While energy traders remain focused on weekly changes in crude supply and demand, manifesting in shifts in inventory of which yesterday’s API data and today’s EIA data was a breathtaking example, a much more troubling data point was revealed by the Energy Information Administration last week when it reported implied gasoline demand.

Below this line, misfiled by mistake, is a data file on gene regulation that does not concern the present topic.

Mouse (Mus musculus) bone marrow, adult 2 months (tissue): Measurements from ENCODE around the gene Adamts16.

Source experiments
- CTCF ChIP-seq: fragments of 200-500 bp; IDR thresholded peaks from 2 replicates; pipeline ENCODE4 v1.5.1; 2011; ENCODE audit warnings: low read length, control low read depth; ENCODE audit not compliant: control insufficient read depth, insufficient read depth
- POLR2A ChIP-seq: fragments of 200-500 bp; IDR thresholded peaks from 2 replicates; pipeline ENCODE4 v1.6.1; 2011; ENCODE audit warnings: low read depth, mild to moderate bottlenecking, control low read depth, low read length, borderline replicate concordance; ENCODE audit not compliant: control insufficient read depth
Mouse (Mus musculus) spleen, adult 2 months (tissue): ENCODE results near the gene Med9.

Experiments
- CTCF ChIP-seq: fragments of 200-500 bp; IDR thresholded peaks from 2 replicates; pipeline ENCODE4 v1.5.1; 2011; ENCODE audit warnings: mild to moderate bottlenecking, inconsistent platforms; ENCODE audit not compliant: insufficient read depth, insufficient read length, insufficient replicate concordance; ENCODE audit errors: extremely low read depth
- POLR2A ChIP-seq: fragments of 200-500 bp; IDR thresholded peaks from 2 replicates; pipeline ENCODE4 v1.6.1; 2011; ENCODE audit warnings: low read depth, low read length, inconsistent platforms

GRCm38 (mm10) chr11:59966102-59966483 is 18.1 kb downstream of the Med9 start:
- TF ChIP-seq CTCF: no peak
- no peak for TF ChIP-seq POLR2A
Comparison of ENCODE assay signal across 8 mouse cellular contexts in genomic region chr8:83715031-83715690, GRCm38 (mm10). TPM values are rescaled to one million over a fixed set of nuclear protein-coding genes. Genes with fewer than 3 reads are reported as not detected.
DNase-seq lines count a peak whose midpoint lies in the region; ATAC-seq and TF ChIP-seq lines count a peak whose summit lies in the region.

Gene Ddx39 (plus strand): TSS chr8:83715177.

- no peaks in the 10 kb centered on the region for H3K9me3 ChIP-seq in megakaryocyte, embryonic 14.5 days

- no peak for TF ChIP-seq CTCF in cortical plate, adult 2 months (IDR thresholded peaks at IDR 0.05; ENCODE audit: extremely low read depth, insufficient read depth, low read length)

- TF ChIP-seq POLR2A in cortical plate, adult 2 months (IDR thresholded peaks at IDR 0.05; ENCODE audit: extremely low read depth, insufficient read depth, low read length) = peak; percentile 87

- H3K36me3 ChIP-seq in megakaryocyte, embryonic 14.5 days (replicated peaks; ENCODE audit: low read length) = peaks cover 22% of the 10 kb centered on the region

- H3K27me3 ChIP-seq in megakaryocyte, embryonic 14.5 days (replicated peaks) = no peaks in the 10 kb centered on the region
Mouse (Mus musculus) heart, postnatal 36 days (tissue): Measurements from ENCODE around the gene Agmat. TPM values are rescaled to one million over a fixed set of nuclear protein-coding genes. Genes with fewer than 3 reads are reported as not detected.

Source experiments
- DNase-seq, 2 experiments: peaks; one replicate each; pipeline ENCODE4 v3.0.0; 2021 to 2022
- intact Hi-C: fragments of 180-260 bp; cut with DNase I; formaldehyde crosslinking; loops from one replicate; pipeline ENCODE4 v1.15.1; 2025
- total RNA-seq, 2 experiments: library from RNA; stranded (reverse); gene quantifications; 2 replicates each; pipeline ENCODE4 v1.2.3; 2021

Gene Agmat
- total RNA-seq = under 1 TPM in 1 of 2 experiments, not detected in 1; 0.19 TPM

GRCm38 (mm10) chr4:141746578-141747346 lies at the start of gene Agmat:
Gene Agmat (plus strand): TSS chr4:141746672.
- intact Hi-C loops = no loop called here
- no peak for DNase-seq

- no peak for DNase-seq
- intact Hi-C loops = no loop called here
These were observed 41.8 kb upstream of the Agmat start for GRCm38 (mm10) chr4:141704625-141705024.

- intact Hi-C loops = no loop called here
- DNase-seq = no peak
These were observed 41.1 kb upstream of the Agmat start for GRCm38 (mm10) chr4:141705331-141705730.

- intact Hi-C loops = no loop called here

To be sure, surging gasoline supply and inventories are hardly surprising or new: they remain a byproduct of the unprecedented global crude inventories leftover from two years of failed OPEC policy which resulted in a historic glut. Last January, overall crude runs were up 500,000 bpd as refiners shifted away from diesel and other products to gasoline to chase more attractive margins amid a mild winter and sluggish diesel demand. The move led to an overbuild of gasoline stocks that lingered into the summer, punishing margins when they should have been at their strongest. This January, crude runs are at historic levels, up by roughly 300,000 bpd over last year. Continue reading